2015 GSA Annual Meeting in Baltimore, Maryland, USA (1-4 November 2015)

Paper No. 210-83
Presentation Time: 9:00 AM-6:30 PM


BARNEY, Grant and NOLL, Mark R., Department of the Earth Sciences, SUNY College at Brockport, 350 New Campus Dr, Brockport, NY 14420, gbarn1@brockport.edu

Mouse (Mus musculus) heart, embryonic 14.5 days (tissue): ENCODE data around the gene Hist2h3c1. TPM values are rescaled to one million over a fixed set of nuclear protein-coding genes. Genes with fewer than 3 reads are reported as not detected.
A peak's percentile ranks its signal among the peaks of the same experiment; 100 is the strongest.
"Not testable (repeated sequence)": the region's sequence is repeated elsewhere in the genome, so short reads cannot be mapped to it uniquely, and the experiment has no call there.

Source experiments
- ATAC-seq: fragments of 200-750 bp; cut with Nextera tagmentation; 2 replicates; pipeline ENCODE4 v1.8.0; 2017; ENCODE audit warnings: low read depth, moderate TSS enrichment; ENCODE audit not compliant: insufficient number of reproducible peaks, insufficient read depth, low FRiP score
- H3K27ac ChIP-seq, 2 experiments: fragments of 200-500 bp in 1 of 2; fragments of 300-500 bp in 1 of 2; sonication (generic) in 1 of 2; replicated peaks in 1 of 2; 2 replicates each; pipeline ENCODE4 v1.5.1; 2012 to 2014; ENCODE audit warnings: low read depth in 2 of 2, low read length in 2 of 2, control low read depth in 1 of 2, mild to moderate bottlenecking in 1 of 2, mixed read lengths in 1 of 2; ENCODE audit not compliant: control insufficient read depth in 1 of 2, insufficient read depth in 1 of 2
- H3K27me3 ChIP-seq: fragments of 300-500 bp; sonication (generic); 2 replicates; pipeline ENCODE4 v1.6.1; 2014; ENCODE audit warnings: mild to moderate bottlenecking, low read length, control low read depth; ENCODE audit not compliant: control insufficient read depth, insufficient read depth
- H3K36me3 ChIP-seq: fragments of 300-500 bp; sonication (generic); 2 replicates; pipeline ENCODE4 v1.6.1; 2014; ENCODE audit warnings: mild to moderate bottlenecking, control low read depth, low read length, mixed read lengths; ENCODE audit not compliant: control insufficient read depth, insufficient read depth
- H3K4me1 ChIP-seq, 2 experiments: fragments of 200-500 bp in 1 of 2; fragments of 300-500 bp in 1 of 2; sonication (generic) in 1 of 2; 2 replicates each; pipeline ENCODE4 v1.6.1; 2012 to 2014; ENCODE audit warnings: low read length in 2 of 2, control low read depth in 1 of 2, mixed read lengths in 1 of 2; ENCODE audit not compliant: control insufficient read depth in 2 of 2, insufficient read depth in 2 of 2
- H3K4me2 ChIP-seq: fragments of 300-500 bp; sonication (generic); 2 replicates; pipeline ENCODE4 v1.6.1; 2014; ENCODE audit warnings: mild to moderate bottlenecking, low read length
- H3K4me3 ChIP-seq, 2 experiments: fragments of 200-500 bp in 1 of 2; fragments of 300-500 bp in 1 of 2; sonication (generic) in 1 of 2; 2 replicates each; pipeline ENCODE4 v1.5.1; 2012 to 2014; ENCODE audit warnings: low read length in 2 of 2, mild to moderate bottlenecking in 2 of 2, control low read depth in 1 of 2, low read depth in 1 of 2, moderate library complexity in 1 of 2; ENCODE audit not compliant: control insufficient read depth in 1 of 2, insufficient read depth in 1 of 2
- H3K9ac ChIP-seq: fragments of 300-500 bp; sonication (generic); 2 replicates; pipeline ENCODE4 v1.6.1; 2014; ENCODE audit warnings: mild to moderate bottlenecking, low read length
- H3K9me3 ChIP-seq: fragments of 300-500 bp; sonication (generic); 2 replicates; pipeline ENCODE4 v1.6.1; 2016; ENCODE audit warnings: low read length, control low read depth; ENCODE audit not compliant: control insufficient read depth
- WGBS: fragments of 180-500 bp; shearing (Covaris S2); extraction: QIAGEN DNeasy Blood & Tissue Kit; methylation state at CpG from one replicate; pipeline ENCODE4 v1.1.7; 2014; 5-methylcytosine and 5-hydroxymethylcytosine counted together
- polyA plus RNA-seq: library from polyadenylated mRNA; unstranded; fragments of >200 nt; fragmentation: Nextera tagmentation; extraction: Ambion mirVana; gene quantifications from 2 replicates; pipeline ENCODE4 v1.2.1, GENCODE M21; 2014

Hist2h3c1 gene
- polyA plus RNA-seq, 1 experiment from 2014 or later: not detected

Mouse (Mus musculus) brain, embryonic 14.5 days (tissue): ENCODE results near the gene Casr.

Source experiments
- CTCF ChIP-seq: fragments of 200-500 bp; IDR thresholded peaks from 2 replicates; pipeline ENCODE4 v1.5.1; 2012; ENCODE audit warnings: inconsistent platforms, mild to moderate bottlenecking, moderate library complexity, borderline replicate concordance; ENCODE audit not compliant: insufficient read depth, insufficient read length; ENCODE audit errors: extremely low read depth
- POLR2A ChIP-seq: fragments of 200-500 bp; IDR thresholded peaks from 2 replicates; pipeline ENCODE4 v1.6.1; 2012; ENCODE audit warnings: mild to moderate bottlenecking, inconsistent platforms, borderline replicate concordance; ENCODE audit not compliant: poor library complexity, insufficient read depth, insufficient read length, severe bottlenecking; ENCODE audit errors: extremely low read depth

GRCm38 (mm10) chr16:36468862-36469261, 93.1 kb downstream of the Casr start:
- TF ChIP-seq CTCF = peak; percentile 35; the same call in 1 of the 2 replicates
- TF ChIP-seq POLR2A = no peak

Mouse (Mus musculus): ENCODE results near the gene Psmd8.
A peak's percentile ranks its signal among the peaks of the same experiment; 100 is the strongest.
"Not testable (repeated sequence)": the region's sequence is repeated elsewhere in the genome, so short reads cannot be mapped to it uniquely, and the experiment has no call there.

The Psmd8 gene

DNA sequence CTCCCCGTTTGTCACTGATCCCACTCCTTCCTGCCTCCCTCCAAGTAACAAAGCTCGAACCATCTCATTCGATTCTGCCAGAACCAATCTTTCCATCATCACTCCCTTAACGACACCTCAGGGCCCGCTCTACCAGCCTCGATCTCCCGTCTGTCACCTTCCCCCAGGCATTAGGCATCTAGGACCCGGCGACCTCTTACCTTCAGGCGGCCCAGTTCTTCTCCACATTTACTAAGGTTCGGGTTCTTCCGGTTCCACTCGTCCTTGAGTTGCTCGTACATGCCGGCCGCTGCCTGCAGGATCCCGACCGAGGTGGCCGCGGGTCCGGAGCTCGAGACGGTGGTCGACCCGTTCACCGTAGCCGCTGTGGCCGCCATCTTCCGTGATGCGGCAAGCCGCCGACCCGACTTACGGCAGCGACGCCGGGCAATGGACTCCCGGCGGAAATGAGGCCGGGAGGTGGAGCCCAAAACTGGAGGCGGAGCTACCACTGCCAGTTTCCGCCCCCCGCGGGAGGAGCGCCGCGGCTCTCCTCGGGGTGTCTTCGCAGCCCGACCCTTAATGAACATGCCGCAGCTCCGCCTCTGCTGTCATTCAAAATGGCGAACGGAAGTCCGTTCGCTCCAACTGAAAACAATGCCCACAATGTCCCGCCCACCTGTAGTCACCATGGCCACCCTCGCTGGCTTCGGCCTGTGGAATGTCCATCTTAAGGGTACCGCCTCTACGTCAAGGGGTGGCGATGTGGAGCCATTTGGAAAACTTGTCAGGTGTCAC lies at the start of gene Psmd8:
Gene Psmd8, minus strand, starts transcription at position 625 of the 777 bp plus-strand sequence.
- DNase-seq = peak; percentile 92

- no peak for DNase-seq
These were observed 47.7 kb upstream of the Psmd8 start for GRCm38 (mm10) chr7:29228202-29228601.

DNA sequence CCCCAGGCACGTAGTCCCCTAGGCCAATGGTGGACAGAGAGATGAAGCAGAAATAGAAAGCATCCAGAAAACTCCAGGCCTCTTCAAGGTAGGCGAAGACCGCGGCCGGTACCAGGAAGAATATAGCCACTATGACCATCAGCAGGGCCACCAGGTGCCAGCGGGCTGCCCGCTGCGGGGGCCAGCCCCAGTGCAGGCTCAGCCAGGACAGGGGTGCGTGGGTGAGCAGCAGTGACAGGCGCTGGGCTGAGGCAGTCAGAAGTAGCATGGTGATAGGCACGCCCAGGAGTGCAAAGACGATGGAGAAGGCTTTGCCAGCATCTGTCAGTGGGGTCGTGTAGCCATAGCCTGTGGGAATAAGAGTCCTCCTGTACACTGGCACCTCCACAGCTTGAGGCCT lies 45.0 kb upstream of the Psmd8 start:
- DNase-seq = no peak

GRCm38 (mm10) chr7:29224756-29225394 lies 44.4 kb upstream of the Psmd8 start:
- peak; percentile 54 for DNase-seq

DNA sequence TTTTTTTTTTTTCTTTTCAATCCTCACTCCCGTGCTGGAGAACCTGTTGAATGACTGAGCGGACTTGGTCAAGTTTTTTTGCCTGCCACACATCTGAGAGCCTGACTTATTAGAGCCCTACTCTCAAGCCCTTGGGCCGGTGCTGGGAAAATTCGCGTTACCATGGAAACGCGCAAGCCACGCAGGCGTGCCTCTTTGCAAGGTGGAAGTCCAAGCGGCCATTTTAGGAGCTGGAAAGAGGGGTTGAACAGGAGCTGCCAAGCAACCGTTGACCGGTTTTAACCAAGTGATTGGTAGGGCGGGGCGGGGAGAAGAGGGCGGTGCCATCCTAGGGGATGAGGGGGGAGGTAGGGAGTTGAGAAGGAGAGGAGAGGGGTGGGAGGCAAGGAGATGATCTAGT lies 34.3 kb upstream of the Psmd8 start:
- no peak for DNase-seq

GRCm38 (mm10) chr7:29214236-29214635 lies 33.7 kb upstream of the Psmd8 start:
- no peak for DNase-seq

Predictions for future climate changes in the northeastern United States are for higher total precipitation but more drought like periods. This translates to fewer, but more intense storm events which may increase the likelihood of flood events. In this study, we use long-term USGS stream gauges and NWS land stations to evaluate if this trend has been occurring. Streams in the northeast U.S. with a minimum of 50 years or more of data in rural locations with little apparent recent change in land use were selected for analysis. This provides an opportunity to evaluate changing precipitation patterns its influence on surface hydrology with minimal anthropogenic influence. There were a total of 33 stream gauging stations from Maine, New Hampshire, Vermont, Delaware, Maryland, New Jersey, Pennsylvania, Massachusetts, Connecticut, and New York examined. In each location annual peak discharge, annual daily mean discharge, days with more than 0.5 in of precipitation, annual total precipitation, and annual peak precipitation were tested statistically against time using linear regression analysis at 95% confidence. Throughout the northeast there is a general increase in all five of these parameters. Twenty-eight of the locations showed an increase in annual peak discharge (75% are significant), 29 with increasing annual daily mean discharge (90% are significant), 28 with increasing days with more than 0.5 in of precipitation (82% are significant), 25 have increasing trends in total annual precipitation (88% are significant), and 23 locations show increasing trends in annual peak precipitation (78% are significant). Many of the discharge and precipitation time series show an apparent cyclicity. This suggests the influence of both climate change and longer-term atmospheric oscillations in the study locations. The apparent increase in precipitation and subsequently discharge indicate an increased risk for future flooding in the northeast U.S.